It’s shocking and sobering to see that “the scriptures contain a revealing account of a church that made God sick,” says Mel Walker in What is a Lukewarm Christian? Still, Jesus demonstrated his love to the Laodicean church by exposing their weaknesses and encouraging them to repent. Jesus further showed His mercy by exhorting the church with language and examples pertinent to their everyday lives.
“I know your deeds, that you are neither cold nor hot. I wish you were either one or the other! So, because you are lukewarm—neither hot nor cold—I am about to spit you out of my mouth” (Revelation 3:15,16). This warning would have harkened back to the Laodiceans’ own tepid drinking water, piped in from Hierapolis.
“You say, ‘I am rich; I have acquired wealth and do not need a thing.’ But you do not realize that you are wretched, pitiful, poor, blind and naked”(Revelation 3:17). These words would have painted a stark contrast between how the Laodiceans saw themselves and how the Lord saw them. The members of this community prided themselves on appearance and wore that pride as a badge of honor to their self-confidence and self-sufficiency. They didn’t realize that by arraying themselves in their own honor they were forfeiting Christ’s garment of righteousness.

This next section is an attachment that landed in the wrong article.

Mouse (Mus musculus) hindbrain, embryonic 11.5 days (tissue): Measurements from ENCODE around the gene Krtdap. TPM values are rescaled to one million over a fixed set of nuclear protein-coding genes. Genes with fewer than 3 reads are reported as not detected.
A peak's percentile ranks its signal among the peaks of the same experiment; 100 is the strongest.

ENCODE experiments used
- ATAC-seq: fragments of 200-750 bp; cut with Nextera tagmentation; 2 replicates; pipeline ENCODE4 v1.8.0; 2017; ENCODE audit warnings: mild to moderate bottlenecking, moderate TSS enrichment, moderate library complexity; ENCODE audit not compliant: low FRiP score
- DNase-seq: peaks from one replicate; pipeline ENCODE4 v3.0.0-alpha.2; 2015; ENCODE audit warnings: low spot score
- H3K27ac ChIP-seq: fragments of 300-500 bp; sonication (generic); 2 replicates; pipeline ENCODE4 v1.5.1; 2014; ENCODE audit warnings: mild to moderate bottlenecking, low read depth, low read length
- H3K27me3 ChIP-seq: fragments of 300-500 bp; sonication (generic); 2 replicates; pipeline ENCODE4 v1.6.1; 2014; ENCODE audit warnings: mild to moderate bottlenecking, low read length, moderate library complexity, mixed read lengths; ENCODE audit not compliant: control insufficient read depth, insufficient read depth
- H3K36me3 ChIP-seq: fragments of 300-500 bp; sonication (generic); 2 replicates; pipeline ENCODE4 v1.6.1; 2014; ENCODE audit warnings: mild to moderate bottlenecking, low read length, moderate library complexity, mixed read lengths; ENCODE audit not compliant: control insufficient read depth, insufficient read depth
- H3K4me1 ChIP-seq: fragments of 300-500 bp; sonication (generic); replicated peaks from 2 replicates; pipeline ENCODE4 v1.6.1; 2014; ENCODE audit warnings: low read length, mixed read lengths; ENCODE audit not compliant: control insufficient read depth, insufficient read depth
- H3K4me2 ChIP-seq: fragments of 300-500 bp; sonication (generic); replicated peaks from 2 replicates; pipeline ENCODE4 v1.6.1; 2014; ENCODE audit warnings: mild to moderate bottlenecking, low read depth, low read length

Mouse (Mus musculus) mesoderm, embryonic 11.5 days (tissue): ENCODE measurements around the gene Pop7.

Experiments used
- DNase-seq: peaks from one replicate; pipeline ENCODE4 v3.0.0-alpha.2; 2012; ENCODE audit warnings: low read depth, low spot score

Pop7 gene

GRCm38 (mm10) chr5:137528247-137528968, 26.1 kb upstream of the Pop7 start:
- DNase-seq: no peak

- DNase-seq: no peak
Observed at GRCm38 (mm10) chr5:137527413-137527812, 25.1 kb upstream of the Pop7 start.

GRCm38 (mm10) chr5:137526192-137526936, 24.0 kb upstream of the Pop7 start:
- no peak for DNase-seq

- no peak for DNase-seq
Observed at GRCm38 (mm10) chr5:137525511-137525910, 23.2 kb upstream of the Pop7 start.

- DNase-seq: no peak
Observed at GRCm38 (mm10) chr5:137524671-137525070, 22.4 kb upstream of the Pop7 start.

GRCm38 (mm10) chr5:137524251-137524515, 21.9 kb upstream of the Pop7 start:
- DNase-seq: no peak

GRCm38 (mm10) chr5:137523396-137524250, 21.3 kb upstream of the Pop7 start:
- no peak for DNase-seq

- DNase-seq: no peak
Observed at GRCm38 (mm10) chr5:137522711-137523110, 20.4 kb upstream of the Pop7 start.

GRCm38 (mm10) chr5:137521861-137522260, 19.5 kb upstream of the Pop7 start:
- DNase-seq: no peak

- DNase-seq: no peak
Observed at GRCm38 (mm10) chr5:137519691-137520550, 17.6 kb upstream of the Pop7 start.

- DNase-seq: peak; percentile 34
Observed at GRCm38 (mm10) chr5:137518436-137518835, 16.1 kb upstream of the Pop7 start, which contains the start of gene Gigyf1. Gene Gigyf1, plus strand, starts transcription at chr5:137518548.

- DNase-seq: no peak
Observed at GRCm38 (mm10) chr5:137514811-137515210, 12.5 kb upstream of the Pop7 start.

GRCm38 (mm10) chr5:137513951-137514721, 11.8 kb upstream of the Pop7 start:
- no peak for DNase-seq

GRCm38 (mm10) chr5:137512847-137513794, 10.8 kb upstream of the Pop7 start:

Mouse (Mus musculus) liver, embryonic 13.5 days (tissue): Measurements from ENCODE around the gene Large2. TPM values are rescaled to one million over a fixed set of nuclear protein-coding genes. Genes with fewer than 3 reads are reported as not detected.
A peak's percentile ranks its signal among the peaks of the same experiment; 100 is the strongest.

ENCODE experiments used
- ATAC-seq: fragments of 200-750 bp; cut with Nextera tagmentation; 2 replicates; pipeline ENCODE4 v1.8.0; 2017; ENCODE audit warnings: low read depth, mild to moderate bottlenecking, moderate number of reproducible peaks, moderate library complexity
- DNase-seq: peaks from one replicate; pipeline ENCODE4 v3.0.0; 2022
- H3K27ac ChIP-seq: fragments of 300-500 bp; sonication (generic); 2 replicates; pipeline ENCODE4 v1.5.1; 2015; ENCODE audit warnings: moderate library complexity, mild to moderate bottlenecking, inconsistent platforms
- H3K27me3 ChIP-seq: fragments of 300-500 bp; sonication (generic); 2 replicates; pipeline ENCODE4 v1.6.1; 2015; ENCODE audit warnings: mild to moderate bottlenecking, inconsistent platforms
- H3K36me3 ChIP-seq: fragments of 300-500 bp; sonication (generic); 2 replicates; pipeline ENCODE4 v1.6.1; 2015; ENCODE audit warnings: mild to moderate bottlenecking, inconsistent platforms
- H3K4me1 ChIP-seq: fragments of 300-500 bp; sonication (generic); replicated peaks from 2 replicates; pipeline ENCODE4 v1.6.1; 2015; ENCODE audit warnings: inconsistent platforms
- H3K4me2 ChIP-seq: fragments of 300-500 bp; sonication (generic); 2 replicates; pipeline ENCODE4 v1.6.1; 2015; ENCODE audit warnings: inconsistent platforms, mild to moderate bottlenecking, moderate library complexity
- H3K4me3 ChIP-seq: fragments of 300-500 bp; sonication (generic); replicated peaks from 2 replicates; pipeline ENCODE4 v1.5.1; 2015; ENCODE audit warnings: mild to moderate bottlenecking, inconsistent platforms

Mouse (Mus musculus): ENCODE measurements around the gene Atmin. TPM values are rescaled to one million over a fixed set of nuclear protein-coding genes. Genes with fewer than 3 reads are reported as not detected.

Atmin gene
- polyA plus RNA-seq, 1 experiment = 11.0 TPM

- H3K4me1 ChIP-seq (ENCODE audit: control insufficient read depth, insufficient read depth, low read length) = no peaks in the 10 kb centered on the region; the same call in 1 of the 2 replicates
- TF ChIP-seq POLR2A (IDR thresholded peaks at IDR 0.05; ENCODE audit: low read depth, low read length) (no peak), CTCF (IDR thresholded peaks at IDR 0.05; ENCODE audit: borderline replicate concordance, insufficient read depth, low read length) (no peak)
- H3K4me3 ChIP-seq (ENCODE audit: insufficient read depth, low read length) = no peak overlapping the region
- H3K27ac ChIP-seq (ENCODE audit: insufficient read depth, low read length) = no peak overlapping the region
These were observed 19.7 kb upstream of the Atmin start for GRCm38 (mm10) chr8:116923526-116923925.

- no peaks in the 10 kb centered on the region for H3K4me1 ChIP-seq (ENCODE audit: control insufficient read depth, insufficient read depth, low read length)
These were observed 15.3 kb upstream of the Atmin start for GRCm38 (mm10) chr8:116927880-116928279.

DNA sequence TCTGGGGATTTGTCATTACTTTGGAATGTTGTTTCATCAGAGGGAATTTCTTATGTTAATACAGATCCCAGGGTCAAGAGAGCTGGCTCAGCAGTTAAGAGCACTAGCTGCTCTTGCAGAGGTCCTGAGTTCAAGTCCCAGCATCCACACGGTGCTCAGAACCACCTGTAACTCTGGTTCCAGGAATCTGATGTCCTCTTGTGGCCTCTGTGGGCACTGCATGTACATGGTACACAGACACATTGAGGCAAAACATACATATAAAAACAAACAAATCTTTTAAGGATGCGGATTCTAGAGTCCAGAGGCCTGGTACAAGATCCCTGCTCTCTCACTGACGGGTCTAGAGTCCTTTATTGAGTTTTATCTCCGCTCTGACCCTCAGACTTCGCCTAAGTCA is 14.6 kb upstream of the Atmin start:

“I counsel you to buy from me gold refined in the fire, so you can become rich; and white clothes to wear, so you can cover your shameful nakedness; and salve to put on your eyes, so you can see” (Revelation 3:18). The wealth the Laodiceans had accumulated for themselves was worthless to buy eternal things. The lustrous black wool that had brought their city fame did nothing to cover the shame of their sins—nor did their own renowned eye-salve have the power to cure their spiritual blindness.
The Laodicean church only received rebukes in John’s letter because their self-reliance had robbed them of any eternal merit through Christ. Wanting the very best for His beloved church, Jesus exposed the Laodiceans’ sin, called them back to Himself, and reminded them of the eternal reward waiting for those who are victorious over worldly temptations.